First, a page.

The 35mm restoration of Trapped will be screened nationally as part of the FNF's NOIR CITY film festival programs in 2019, as well as being eventually released on Blu-ray and DVD through the FNF's partnership with Flicker Alley, which to date has distributed its restored versions of Woman on the Run (1950), Too Late for Tears (1949), and The Man Who Cheated Himself (1950). Other titles in the Blu-ray pipeline include restorations of Repeat Performance (1947) and the Argentine noir Los tallos amargos / The Bitter Stems (1956).
NOIR CITY patrons and FNF donors have made it possible over the years for the FNF to restore those titles in addition to Cry Danger (1951), The Prowler (1951), Try and Get Me! (1951), High Tide (1947), and The Guilty (1947), as well as funding our many 35mm preservations. DONATE HERE and be a film noir savior.
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NOIR CITY Annual #11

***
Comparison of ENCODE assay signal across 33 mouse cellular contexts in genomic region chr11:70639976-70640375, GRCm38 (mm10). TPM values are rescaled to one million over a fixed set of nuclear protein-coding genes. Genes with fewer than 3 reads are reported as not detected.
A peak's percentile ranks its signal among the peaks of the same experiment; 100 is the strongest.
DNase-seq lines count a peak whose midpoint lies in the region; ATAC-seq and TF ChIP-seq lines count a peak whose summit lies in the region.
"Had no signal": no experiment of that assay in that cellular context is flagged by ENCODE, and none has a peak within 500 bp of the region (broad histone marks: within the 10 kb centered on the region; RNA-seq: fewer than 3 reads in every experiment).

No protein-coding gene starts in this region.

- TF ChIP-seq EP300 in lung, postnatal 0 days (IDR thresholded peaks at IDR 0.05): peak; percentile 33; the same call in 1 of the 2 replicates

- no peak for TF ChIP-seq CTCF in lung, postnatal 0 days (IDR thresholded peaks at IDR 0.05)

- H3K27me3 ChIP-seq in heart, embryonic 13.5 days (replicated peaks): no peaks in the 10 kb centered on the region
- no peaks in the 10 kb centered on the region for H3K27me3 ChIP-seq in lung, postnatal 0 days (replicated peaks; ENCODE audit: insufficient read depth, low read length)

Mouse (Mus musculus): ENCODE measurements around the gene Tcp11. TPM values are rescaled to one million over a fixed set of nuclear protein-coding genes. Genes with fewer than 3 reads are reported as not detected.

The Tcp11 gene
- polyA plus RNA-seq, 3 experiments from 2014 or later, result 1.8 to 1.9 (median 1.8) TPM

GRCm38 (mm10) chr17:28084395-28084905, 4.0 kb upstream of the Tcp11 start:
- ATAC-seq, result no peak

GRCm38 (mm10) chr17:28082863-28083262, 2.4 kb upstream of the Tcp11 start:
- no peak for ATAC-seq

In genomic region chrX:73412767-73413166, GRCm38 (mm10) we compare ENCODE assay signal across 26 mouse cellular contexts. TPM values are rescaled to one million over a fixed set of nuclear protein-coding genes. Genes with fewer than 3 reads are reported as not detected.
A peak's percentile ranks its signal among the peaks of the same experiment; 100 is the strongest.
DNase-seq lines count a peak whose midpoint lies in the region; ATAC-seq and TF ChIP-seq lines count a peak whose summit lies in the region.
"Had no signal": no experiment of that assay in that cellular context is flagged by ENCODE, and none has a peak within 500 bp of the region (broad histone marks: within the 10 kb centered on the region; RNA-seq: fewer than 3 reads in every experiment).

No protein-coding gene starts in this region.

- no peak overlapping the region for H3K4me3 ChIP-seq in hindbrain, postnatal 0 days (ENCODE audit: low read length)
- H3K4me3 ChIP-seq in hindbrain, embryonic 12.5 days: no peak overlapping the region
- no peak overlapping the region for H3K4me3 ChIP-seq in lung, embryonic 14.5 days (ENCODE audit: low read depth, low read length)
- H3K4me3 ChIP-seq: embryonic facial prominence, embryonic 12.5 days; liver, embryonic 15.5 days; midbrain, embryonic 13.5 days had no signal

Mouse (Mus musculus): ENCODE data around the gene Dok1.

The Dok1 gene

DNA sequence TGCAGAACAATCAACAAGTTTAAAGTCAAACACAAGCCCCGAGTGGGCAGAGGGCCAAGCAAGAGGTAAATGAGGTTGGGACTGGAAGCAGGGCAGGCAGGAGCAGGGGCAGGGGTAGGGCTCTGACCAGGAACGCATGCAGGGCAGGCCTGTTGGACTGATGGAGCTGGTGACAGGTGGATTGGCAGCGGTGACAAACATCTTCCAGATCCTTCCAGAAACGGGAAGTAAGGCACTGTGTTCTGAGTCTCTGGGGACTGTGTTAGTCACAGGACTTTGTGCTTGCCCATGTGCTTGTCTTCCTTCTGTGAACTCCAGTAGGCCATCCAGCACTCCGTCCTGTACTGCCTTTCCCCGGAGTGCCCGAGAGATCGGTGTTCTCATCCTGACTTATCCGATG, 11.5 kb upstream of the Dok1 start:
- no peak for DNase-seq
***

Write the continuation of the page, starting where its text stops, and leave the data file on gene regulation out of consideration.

2019's NOIR CITY Annual 11, the best of the best from the Film Noir Foundation's 2018 quarterly NOIR CITY e-magazines, is an essential addition to any film lover's library—essays, interviews, profiles, tributes, and reviews of classic and modern noir films from today's top writers -- including Imogen Sara Smith, Jake Hinkson, Ray Banks, Vince Keenan, Alan K. Rode, Steve Kronenberg, Gary Deane, Nathalie Atkinson, Ehsan Khoshbakht, Monica Nolan, Ben Terrall, and Eddie Muller. Book layout and design by Michael Kronenberg. And, as with any purchase from the FNF, when you buy NOIR CITY Annual 11, you'll be helping fund the non-profit foundation's film restoration efforts.